How to use trame

Trame aims to streamline the creation of visual analytics applications, with support for interactive data manipulation and visualization, through a very compact and simple API. This document describes the core API and concepts behind trame; the document is both a start up guide, but also a quick reference for those more familiar with trame.

Core concepts

Trame allows you to easily share variables between UI components and a Python application. The resulting shared state can be modified by functions and methods invoked from the UI or application. For example, a Python function can be called when a button in the UI is clicked; or the UI can be updated in response to programmatic changes to the state. This document focuses on how you can leverage these capabilities inside your application using trame.

Shared state

Trame mainly focuses on the Python side, therefore the variables that we aim to use across our application will be defined from Python. The following sections illustate the various ways the shared state can be modified.

UI element with a dynamic variable

The example below uses Vuetify to create a slider where the value is controlled by the slider. The variable slider_value is initialized with the value 8. So variables in the shared state can be defined and initialized right were we want to use them when defining our UI elements. In this example, the slider will be able to modify that value but also will reflect its content if that value changes on the server side.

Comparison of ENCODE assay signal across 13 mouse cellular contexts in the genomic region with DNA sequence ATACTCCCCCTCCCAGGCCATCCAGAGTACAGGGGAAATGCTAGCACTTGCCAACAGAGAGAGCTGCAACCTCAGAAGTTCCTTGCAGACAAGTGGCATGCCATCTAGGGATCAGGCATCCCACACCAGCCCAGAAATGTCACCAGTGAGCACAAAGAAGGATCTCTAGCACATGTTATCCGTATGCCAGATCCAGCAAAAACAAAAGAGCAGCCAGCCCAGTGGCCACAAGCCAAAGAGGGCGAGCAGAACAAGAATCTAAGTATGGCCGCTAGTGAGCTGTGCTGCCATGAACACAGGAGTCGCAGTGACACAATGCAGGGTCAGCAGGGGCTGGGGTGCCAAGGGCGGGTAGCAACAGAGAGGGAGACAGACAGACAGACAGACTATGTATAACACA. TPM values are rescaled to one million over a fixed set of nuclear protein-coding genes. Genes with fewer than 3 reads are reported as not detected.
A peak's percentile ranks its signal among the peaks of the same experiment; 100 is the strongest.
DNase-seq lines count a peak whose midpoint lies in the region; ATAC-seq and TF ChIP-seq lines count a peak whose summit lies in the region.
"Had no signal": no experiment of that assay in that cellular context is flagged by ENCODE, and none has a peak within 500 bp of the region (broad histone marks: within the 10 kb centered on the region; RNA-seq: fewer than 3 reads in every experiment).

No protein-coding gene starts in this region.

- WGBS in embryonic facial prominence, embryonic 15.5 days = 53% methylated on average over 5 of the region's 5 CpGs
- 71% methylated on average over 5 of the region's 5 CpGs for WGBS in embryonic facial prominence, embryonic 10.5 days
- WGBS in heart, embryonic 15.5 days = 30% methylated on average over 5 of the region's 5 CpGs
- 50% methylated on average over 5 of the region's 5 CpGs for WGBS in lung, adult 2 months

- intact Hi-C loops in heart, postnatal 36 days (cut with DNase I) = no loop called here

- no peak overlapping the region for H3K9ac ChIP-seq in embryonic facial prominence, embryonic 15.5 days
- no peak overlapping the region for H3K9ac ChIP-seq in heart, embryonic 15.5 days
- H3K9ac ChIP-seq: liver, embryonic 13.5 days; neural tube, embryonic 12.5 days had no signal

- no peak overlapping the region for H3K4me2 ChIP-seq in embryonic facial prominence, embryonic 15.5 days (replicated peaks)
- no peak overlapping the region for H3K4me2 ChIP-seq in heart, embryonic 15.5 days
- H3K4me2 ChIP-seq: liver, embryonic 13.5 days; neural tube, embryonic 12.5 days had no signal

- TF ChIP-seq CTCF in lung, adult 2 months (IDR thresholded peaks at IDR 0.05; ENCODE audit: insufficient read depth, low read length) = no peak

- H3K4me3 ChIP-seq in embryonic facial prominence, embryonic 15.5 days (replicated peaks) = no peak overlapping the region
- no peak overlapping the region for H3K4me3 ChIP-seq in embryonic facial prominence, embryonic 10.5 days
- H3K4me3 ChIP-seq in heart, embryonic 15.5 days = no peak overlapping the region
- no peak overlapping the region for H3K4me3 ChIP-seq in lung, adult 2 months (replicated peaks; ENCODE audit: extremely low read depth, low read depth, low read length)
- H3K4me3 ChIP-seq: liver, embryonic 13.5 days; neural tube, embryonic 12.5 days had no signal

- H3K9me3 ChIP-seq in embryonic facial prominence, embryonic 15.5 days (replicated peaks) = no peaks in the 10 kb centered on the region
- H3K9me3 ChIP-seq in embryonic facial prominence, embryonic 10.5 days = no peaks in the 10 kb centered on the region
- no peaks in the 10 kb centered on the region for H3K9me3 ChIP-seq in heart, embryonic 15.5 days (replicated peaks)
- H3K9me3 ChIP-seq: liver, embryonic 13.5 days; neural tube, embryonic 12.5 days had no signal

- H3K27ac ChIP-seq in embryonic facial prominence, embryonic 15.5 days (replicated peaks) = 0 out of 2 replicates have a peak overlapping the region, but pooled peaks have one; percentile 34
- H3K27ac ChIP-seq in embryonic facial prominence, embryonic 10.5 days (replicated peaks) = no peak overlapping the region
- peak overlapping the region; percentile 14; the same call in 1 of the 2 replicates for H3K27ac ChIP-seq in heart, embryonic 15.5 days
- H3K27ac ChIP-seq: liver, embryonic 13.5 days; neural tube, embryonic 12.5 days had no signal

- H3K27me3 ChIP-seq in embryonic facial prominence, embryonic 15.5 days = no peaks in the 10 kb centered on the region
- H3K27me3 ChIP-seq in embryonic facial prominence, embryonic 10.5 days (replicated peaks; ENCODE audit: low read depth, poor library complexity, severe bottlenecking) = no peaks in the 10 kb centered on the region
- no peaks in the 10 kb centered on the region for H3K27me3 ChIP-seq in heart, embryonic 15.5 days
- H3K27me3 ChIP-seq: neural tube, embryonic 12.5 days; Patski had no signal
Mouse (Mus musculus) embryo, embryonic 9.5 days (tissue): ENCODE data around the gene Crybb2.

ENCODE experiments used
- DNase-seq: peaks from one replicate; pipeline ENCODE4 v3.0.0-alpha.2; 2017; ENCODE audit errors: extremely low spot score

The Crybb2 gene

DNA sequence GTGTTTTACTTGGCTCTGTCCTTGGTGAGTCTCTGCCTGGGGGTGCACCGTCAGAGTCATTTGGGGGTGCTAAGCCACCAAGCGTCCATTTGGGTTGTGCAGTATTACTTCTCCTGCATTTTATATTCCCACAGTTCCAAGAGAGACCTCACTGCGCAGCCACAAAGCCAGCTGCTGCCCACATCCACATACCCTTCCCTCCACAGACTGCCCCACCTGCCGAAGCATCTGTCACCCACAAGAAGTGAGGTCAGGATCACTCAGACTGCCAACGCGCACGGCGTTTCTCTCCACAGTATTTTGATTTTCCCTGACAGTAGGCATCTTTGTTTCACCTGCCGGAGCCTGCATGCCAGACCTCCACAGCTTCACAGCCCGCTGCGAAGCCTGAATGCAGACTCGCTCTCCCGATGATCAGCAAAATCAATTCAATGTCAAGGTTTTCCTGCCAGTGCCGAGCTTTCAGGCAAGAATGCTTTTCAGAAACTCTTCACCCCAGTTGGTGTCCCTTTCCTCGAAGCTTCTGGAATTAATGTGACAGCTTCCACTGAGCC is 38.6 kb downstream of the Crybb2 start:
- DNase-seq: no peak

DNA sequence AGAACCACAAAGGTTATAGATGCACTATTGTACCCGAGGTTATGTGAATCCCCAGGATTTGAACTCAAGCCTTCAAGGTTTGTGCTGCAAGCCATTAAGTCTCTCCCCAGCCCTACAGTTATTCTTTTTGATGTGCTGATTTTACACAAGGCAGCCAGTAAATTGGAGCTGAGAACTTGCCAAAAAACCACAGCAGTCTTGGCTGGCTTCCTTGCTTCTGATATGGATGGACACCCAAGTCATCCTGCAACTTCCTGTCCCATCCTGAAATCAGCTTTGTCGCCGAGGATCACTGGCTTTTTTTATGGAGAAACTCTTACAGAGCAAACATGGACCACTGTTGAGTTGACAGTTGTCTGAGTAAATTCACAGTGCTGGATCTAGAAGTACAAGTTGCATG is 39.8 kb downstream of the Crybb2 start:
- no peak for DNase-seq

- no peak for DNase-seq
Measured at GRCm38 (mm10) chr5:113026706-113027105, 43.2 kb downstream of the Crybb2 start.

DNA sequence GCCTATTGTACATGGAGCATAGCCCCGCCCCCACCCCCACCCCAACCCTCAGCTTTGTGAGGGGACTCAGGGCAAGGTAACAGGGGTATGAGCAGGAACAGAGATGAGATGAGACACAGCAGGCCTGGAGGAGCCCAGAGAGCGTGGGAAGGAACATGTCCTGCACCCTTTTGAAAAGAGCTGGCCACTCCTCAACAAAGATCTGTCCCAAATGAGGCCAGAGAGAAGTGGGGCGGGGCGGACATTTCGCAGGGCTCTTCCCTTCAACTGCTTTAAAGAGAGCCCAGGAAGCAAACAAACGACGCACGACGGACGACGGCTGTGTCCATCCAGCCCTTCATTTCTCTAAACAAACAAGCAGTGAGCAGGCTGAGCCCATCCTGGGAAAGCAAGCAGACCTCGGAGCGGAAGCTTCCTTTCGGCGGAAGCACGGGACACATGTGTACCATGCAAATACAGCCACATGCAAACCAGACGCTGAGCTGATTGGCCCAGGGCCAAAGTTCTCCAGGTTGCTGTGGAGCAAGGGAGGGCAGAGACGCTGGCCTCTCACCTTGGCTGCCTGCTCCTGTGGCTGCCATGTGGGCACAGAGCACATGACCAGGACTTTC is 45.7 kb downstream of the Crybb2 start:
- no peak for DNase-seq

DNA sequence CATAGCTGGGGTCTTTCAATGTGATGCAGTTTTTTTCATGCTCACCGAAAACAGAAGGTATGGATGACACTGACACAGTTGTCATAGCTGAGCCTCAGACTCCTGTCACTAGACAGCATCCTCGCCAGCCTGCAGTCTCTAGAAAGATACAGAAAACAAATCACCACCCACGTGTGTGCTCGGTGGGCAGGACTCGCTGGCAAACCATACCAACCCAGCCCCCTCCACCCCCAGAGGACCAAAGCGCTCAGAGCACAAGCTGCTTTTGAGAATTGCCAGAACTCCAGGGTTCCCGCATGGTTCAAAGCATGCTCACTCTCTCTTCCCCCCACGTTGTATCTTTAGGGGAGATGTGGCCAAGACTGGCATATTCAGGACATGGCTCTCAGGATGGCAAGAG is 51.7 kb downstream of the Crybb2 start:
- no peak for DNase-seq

from trame.widgets import vuetify

slider = vuetify.VSlider(
v_model=("slider_value", 8),

Listening to changes

Imagine that we want to monitor the value of slider_value within our Python application and execute a method when that variable is updated. The code below illustate how we can annotate a function so it can be called when a value of the shared state is modified.

from import get_server

server = get_server()
state = server.state

def slider_value_change(slider_value, **kwargs):
print(f"Slider is changing slider_value to {slider_value}")

So far, we only have the client modifying that variable. But if a function on the server were to change that variable, the function would also be called as we simply react to the fact that the variable has been updated by someone.

Changing the value from Python